Wednesday, 20 November 2013

GIS Day fun

It's GIS Day. What do you mean you've never heard of it? Well, in the spirit of contributing a little fun to those having a geotastic day here's a little nugget I used to get my students to do as a map interpretation exercise. I can't claim it's original...my Oxford Polytechnic tutor Roger Anson made me do it during our cartography degree. So...get your pens and pencils out and let's see what you can conjure up. Submit your drawings (photos of scraps of paper, links to web maps or 3D animations with music) in the comments. I'll think up a prize for the most accurate answer...and if former Oxpoly carto grads are reading then you're excluded!

Draw, stating your scale, a contoured sketch map to show:

An island 65km long from SW to NE which varies in width from 48km in the SW to 16km in the NE.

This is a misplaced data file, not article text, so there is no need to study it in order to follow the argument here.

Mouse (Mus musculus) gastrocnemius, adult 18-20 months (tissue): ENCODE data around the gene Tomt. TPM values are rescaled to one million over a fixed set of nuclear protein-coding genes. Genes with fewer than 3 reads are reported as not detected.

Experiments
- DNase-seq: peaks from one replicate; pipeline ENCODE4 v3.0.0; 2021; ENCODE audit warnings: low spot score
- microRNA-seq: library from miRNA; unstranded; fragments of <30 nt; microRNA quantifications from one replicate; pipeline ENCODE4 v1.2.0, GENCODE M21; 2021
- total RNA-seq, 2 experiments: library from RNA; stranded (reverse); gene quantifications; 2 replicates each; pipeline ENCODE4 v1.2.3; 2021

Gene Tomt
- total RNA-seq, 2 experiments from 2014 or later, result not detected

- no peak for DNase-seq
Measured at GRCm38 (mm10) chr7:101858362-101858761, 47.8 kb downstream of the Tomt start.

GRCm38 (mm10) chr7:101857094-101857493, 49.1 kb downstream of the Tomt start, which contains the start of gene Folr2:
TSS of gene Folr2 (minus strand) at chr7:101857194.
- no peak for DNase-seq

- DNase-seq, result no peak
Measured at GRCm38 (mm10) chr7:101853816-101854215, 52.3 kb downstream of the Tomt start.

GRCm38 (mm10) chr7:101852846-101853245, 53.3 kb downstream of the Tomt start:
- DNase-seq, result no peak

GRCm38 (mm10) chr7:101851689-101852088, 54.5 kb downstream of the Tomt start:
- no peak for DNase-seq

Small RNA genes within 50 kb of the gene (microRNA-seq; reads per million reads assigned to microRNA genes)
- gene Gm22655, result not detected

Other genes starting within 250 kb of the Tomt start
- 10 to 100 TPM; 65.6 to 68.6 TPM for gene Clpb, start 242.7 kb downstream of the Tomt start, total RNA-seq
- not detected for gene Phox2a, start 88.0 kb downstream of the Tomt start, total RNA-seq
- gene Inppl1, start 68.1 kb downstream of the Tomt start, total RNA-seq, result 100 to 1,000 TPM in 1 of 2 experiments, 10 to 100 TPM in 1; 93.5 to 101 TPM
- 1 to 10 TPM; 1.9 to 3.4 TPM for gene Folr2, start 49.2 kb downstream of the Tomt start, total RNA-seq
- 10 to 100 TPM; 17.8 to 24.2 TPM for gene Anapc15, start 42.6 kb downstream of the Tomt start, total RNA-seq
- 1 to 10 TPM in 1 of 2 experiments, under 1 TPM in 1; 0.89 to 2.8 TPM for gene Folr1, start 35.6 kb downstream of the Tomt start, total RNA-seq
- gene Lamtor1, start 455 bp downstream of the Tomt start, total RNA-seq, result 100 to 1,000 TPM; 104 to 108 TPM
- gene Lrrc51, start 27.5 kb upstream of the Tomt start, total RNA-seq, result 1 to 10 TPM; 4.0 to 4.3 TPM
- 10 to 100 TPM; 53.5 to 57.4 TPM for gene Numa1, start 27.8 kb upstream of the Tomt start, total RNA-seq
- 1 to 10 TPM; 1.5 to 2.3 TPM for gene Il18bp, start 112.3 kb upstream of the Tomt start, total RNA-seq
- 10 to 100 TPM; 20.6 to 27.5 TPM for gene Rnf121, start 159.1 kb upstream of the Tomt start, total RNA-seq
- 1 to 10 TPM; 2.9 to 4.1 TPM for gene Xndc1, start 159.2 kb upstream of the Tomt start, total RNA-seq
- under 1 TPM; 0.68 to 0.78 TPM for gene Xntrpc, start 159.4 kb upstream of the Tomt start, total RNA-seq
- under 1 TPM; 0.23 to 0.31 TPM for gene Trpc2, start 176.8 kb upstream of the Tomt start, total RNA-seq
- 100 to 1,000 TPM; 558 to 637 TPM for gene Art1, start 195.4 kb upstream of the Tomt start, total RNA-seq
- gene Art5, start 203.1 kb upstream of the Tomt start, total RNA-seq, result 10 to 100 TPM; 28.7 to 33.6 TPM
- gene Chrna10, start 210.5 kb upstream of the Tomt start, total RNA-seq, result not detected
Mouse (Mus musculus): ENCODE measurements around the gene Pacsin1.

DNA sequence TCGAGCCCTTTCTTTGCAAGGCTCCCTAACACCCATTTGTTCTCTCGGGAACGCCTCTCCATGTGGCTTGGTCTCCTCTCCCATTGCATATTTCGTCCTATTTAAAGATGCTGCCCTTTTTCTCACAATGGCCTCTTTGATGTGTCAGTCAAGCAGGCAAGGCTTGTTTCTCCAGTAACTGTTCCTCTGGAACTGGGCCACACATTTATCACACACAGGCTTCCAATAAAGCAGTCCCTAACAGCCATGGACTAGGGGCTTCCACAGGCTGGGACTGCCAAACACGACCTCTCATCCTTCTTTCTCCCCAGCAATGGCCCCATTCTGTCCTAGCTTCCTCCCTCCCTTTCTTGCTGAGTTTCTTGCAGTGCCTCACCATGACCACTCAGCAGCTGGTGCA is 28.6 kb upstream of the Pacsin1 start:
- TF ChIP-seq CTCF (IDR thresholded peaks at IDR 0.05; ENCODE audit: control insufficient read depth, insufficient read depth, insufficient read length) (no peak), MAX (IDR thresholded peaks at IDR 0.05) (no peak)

The SW coast is much dissected by long, narrow fjord-like inlets, and is fringed by 5 small rocky islands of varying sizes. From this coast the land rises sharply to a plateau some 600m above sea level and extending through about one-third of the island.

The plateau descends to a low undulating plain about 25km long and 20km wide.  From the plain a range of hills rises to the NE and is flanked by a coastal plain about 8km wide. From these hills, rivers flow to both plains and also from the plateau to the larger plain.

The plateau is gritstone. The hills which run down to the coast in the NE, to form cliffs, are of chalk. Much of the smaller coastal plain is marsh, but the larger plain, from which two estuaries open, is of well drained land predominantly covered by alluvium.

In addition to relief and general topography, show drainage features, possible sites of settlement and lines of communication. Name your island appropriately!

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